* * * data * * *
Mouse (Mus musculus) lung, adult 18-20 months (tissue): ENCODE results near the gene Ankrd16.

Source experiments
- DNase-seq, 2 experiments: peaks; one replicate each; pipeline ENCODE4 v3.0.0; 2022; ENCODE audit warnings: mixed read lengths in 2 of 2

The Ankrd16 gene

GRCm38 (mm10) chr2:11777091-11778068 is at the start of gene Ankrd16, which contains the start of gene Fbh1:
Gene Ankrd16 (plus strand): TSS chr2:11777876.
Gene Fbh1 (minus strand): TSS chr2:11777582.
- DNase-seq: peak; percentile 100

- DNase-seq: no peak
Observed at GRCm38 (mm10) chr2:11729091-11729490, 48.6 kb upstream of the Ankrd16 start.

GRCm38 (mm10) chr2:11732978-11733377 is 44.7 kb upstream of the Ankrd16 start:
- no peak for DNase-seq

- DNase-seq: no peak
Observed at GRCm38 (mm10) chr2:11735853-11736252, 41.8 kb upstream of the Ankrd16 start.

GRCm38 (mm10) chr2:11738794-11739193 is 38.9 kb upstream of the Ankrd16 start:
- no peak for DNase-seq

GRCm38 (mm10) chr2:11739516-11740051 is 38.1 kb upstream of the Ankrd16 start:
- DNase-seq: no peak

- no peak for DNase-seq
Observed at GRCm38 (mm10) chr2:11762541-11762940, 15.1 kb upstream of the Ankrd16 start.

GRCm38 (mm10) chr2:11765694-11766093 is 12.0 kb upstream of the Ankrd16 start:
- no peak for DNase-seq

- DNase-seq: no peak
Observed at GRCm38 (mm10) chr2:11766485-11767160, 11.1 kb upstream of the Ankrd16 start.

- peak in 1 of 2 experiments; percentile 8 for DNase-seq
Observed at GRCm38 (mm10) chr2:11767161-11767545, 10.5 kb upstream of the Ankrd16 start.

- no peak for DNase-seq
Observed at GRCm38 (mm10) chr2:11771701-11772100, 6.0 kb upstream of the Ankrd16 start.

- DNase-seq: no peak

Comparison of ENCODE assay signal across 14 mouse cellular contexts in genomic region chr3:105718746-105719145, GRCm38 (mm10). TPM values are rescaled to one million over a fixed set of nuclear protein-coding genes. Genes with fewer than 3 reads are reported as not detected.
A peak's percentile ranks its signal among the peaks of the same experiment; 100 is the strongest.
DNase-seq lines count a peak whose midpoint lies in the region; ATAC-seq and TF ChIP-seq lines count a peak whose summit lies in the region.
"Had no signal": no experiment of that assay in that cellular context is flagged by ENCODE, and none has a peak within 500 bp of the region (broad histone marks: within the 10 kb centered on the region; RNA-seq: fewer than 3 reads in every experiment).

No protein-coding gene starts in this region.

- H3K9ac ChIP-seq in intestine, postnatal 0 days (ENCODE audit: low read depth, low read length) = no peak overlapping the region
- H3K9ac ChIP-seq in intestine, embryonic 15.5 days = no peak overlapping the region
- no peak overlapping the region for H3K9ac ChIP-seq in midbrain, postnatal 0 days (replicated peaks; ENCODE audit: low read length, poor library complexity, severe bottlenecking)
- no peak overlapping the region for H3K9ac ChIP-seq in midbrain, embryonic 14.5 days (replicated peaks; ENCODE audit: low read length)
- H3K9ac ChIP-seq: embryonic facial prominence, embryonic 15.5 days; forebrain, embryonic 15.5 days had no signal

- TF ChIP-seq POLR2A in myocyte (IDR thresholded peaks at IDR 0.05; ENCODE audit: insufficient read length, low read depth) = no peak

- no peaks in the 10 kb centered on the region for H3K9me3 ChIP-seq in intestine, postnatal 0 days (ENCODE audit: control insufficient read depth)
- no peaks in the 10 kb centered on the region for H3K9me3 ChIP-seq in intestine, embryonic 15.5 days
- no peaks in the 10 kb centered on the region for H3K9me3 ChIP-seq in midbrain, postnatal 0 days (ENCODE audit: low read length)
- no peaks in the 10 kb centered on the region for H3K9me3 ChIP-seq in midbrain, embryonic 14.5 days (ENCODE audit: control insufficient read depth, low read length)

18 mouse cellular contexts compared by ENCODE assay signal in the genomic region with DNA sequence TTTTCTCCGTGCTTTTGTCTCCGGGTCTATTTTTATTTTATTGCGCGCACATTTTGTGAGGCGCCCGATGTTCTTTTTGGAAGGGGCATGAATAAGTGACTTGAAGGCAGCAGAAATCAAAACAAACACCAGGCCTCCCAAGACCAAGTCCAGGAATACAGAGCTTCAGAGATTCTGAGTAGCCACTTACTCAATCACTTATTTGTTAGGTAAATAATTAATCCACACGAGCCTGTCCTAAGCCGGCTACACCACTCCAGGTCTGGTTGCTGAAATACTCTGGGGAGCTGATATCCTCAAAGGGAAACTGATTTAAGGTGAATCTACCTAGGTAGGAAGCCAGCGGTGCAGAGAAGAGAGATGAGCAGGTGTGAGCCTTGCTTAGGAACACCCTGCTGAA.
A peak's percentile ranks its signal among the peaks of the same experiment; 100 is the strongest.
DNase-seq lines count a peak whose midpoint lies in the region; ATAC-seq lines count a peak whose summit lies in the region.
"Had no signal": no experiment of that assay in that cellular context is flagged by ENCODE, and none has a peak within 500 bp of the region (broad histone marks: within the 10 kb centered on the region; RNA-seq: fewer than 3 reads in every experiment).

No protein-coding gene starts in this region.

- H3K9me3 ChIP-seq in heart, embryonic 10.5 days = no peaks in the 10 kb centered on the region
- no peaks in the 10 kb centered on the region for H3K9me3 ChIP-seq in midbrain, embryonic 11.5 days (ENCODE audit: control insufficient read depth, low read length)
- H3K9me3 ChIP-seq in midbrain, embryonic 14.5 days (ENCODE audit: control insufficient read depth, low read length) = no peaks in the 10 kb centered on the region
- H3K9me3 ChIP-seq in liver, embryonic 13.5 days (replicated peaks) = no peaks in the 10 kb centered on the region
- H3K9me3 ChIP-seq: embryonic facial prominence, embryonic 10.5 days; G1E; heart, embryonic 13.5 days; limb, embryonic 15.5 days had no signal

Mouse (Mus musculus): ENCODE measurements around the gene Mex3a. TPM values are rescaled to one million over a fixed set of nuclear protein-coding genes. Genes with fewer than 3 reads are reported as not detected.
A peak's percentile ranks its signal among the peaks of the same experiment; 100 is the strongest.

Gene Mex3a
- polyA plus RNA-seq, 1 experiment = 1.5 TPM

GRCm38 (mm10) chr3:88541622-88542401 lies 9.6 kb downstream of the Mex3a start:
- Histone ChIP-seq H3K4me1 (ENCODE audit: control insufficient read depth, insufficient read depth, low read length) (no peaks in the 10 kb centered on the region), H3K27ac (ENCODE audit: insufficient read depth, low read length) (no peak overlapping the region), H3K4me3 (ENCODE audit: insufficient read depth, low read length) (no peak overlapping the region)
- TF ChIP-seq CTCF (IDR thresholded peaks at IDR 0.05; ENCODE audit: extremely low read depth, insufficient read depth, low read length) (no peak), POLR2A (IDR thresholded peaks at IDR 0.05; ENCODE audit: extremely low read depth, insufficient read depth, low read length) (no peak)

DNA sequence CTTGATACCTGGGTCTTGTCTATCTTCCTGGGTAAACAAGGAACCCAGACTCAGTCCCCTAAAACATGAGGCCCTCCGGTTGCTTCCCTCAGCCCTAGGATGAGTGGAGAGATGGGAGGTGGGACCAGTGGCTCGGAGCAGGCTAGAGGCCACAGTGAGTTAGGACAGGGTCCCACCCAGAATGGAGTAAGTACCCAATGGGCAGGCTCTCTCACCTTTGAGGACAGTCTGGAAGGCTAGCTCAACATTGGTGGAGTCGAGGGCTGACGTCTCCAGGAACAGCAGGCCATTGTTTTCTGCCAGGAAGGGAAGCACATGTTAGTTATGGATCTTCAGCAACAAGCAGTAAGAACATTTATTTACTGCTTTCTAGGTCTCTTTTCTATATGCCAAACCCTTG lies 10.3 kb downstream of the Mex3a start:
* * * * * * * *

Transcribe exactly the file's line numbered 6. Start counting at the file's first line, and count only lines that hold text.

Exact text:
Gene Ankrd16 (plus strand): TSS chr2:11777876.